Then one came up that just said: TERMINAL KIDNEY FAILURE. Everyone gasped, then got real quiet, and then slowly turned to me while I processed that this was a diagnosis about me that my wife had shared earlier with everyone, but hadn’t yet told me about, and the slide was supposed to have been removed from the “show.”

I just stood there stunned, for quite a while, wondering all those things I imagine everyone wonders when they get such news. “How bad is it? How long have I been sick? How much time do I have left?”

I moved slowly across the room, with all eyes on me, hugged my wife and cried inconsolably—terrified. Then I woke up.


I was a new police officer, and I was with my partner going through a rundown building with rooms that were enclosed per se, but consisted of walls that you could see over and with glass-less windows and door-less doorways. They were such that you could see into a room through one door or window and see another window in the room that let you see into an adjacent room.

I had a gun but no idea how to use it. My partner heard a noise behind one wall and went to investigate. I was scared to death and didn’t want to be anywhere around that, so even though I knew I was supposed to be covering him, I left the area, walking around another corner in complete terror that I was going to come face-to-face with a “bad guy” with a gun.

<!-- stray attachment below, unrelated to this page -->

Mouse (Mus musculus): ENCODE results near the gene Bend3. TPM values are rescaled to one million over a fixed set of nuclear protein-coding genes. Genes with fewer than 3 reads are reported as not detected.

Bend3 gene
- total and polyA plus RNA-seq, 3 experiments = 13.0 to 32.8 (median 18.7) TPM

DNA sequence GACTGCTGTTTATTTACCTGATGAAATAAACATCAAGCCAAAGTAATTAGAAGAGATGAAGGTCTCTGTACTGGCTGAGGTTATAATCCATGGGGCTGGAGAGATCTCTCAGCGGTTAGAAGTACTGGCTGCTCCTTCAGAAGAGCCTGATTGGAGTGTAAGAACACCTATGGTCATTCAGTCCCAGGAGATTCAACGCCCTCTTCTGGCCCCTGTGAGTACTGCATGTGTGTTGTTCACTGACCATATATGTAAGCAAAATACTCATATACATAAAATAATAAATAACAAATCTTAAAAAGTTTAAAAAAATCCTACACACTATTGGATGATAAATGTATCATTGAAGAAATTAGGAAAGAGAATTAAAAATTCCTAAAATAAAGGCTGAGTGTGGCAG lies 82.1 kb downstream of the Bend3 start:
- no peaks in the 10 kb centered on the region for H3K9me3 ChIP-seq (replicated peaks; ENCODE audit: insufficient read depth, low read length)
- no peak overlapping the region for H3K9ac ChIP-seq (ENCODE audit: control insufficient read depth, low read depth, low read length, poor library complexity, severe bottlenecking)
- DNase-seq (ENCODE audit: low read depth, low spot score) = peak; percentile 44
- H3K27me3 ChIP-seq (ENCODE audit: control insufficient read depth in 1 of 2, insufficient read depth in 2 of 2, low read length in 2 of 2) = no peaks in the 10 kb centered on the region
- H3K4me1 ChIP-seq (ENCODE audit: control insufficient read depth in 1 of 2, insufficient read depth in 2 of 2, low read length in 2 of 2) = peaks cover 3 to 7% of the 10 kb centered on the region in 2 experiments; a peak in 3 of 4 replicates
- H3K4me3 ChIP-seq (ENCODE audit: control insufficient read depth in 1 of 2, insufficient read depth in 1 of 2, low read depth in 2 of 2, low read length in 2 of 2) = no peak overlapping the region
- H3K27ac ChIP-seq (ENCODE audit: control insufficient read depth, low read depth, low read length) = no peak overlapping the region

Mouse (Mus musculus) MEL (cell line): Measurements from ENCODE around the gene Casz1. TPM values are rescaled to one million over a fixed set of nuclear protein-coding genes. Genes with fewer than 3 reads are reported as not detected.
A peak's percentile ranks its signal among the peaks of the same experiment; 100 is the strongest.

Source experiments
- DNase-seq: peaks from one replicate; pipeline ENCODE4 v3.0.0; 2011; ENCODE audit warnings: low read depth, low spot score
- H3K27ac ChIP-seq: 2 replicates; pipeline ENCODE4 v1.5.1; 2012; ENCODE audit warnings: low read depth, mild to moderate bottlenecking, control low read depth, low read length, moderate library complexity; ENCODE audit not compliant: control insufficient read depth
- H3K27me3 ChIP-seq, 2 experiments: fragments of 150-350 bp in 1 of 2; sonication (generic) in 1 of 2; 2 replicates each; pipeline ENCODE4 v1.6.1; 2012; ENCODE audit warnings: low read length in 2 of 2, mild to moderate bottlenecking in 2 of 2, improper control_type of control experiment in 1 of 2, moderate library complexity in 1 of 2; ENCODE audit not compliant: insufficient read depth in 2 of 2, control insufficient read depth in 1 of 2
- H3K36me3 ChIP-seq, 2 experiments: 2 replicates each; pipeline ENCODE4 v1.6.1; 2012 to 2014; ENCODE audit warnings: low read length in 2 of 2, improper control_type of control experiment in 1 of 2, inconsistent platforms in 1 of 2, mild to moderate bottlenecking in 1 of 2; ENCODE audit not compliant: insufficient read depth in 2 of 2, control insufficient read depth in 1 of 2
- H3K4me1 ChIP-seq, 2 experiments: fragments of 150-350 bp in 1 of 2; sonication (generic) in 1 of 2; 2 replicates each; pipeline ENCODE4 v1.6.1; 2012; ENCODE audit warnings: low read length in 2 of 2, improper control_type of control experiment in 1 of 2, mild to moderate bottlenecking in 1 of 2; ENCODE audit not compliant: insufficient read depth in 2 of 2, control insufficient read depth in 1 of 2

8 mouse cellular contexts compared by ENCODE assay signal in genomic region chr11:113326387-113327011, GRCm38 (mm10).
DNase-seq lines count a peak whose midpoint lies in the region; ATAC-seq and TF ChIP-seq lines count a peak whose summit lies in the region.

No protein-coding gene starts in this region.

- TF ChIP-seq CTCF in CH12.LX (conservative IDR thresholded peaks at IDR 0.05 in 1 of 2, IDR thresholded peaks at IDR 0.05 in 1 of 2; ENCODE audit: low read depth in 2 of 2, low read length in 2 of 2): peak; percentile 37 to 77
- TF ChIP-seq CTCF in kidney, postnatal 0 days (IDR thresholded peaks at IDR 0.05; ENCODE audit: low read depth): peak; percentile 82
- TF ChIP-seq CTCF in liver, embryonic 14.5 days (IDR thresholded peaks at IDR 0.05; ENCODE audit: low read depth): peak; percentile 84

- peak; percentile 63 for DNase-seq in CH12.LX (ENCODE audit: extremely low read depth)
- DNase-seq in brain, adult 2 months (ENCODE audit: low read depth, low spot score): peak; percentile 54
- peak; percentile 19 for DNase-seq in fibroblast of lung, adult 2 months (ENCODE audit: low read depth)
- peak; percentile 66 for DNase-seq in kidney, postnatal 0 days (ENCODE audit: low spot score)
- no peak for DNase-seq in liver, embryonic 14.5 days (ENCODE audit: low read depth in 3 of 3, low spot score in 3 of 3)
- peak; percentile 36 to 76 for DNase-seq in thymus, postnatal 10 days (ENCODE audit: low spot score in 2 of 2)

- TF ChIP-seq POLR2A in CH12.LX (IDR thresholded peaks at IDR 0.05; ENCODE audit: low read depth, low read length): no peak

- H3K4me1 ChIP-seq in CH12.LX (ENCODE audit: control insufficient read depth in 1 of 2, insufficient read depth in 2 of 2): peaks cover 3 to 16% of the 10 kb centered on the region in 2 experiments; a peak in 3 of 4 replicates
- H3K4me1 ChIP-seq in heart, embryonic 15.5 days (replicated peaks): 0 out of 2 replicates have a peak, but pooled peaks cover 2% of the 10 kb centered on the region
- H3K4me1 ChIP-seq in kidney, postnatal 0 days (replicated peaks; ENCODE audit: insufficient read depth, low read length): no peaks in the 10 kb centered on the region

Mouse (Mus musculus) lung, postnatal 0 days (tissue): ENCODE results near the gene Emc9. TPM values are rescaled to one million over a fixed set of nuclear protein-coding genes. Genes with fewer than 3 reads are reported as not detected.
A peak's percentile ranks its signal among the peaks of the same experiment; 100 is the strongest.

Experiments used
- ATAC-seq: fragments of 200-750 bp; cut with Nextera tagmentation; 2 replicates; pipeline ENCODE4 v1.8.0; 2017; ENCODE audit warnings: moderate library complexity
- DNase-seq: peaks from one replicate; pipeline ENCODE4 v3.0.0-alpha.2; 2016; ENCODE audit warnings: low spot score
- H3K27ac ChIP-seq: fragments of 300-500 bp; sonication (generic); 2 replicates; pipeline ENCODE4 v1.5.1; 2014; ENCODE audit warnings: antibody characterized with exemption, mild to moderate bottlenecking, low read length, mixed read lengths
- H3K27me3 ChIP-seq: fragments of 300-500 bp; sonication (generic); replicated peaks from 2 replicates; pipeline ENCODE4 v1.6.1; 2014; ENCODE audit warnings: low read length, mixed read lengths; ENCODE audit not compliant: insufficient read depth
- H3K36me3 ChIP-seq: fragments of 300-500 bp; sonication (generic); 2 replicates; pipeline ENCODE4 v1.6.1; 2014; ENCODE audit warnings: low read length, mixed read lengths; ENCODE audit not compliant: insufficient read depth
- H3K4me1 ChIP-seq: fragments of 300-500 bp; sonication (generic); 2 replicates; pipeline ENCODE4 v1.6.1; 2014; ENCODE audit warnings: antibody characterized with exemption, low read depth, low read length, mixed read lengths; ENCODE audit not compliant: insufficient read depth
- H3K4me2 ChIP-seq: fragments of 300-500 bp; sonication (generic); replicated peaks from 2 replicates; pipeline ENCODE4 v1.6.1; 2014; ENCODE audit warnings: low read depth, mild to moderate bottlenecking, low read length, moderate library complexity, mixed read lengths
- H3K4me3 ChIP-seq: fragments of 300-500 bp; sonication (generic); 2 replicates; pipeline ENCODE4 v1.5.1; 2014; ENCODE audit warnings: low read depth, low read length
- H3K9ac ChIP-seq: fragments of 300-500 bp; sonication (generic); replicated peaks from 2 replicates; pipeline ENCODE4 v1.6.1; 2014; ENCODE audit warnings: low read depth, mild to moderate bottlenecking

There wasn’t anyone there, but I saw in the distance a line of people forming that was being escorted out of the building, so I got in it. Once I got just past the door leading outside, a woman called me, and said, “What are you doing?” I looked at her puzzled, to which she continued, “Don’t you recognize me? I’m your supervisor. You’re supposed to be in here working your beat. Get back in here.”

I re-entered the building—terrified. Then I woke up.

OUT OF CONTROL (A dream the likes of which I’ve had before)

I was driving alone in a van/truck. It was dark outside, and I was traveling about 50 MPH and using the cruise control. I was driving along the side of a mountain, so it was a winding road.

Suddenly, I was on the floor between the steering wheel and driver door and holding on to the steering wheel with one hand trying to steer from down there. I could see the quickly-passing side of the mountain out the windshield, and I wondered how long I could keep from crashing while steering but not being able to see the road ahead.

Then, the overhead cabin light came on, which made it even harder to see out the windshield at the passing mountain to try and at least stay close to it or follow it as a guide.

I thought, “Oh my god, how long can I keep doing this? I can’t believe I haven’t hit the side of the mountain yet. Or hit another car ahead of me. Or crossed the lane and hit an oncoming car. Or crossed the other lane and driven off the side of the mountain.”

I tried to get up, but I was wedged tightly between the seat and the door, so I couldn’t—and I was terrified. Then I woke up.